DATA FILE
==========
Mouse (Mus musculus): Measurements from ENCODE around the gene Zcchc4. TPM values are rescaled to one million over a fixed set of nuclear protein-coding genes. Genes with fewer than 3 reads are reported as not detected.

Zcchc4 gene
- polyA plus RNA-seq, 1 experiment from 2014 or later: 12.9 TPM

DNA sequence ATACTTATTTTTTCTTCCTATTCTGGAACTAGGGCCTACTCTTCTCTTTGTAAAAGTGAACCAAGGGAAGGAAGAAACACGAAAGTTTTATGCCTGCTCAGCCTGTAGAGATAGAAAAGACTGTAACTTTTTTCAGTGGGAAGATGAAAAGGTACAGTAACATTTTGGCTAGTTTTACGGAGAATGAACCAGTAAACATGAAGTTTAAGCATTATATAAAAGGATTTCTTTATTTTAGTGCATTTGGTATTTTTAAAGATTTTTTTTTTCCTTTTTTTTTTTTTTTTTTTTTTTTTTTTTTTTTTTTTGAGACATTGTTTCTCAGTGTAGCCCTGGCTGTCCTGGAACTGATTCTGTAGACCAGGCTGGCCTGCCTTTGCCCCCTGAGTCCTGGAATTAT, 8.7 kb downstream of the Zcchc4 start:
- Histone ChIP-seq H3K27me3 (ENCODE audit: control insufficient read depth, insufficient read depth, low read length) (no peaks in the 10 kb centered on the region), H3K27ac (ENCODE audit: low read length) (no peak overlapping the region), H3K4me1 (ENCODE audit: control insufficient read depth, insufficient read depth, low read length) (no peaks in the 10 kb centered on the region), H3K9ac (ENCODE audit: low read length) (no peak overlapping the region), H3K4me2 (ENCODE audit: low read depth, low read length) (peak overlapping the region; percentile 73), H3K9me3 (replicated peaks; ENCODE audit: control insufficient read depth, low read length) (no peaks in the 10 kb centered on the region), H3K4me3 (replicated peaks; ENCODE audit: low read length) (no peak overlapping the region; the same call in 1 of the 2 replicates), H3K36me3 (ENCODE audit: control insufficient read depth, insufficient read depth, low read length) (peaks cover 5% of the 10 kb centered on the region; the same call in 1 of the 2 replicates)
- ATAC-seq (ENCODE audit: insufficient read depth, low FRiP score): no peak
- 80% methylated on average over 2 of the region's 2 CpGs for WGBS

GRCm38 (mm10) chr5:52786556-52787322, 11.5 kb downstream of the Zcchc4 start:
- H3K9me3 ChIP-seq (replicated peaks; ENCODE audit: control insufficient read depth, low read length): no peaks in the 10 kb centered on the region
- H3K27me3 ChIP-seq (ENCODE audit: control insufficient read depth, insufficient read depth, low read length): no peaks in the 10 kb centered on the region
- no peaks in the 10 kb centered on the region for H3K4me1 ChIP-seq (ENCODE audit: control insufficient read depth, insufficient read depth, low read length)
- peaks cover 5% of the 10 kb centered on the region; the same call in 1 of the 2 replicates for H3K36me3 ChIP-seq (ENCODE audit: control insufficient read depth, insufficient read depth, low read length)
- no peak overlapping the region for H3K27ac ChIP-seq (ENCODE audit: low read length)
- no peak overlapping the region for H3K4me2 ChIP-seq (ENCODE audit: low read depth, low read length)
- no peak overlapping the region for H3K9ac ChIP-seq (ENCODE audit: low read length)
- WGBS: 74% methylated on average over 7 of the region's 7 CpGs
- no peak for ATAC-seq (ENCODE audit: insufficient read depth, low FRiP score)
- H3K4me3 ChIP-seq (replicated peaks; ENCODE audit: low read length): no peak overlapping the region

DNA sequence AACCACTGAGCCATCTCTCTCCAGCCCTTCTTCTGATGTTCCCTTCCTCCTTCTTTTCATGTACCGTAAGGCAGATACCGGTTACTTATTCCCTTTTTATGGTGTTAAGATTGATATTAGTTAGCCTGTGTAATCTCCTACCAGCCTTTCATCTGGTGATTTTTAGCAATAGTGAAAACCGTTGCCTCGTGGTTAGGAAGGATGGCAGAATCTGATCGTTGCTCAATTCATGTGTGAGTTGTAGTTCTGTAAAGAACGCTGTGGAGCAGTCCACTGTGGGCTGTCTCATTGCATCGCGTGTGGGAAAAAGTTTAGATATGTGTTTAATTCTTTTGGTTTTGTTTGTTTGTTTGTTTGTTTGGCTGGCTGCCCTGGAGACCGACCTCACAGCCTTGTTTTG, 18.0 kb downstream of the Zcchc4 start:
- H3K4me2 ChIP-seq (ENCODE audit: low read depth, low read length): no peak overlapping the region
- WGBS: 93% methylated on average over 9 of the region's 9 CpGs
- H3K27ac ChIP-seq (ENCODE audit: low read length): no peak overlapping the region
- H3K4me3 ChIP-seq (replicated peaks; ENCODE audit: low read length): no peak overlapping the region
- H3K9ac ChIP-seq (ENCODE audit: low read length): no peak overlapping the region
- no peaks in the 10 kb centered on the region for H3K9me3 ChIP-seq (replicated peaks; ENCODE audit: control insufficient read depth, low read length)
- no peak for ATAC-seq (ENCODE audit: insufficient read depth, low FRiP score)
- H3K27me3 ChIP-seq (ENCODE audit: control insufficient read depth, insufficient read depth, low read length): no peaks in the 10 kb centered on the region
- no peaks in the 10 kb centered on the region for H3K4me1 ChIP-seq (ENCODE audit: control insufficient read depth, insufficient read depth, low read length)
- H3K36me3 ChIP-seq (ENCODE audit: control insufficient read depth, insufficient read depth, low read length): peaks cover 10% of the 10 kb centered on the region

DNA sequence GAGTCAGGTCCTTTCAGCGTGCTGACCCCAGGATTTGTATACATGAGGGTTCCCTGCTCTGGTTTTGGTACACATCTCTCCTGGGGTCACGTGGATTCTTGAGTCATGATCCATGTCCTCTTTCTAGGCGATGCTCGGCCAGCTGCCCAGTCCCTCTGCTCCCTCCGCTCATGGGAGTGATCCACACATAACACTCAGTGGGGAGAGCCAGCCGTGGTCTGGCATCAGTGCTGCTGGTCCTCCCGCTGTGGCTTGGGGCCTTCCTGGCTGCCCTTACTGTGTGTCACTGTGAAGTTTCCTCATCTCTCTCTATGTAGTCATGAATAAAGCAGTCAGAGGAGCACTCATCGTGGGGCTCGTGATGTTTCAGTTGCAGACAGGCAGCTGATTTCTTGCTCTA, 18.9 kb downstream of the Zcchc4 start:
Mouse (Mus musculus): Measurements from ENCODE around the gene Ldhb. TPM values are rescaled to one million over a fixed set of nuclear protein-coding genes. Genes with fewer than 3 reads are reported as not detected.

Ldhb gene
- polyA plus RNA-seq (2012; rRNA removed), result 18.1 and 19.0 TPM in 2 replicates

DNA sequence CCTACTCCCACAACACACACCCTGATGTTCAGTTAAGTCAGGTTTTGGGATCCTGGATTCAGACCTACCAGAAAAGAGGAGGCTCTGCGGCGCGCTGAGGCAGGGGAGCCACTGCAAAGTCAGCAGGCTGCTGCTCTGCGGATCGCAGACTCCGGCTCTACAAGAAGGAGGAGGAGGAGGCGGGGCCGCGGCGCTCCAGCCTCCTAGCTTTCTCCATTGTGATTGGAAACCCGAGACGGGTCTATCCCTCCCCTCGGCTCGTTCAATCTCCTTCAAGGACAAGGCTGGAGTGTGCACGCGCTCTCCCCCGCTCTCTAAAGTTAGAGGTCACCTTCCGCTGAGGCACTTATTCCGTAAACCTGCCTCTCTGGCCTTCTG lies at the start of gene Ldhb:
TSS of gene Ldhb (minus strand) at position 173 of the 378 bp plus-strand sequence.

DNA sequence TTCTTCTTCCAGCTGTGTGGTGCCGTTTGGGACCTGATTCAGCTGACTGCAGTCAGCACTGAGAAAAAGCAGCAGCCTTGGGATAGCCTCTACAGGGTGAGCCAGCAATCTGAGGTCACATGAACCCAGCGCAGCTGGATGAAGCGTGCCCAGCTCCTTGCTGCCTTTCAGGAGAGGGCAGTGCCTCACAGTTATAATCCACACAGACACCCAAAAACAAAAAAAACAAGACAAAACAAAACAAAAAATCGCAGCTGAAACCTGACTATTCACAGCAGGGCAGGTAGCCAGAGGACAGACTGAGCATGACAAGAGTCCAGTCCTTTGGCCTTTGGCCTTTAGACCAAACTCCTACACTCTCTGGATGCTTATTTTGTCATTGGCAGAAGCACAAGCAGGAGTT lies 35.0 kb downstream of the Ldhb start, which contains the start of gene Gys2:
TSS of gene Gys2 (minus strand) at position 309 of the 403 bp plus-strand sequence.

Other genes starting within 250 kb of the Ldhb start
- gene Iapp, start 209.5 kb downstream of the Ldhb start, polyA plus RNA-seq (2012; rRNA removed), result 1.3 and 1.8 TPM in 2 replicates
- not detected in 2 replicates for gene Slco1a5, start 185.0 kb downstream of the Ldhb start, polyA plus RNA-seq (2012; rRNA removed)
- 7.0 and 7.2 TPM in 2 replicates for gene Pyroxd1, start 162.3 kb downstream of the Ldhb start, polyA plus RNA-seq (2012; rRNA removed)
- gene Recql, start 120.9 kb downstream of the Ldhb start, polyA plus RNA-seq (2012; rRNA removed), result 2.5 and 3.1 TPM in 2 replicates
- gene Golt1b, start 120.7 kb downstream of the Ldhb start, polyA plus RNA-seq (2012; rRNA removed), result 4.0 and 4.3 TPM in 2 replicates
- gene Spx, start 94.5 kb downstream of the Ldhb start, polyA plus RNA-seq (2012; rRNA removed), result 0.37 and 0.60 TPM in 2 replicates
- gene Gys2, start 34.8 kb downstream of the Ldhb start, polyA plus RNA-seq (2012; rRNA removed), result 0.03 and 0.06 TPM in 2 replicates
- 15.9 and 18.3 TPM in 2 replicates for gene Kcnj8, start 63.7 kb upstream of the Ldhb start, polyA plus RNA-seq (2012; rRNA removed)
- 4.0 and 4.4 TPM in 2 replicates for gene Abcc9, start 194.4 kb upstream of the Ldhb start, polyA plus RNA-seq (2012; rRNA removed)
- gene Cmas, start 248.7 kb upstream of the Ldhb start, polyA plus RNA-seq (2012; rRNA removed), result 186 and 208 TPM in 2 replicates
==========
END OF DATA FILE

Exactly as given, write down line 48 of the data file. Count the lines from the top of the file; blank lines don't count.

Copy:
- gene Cmas, start 248.7 kb upstream of the Ldhb start, polyA plus RNA-seq (2012; rRNA removed), result 186 and 208 TPM in 2 replicates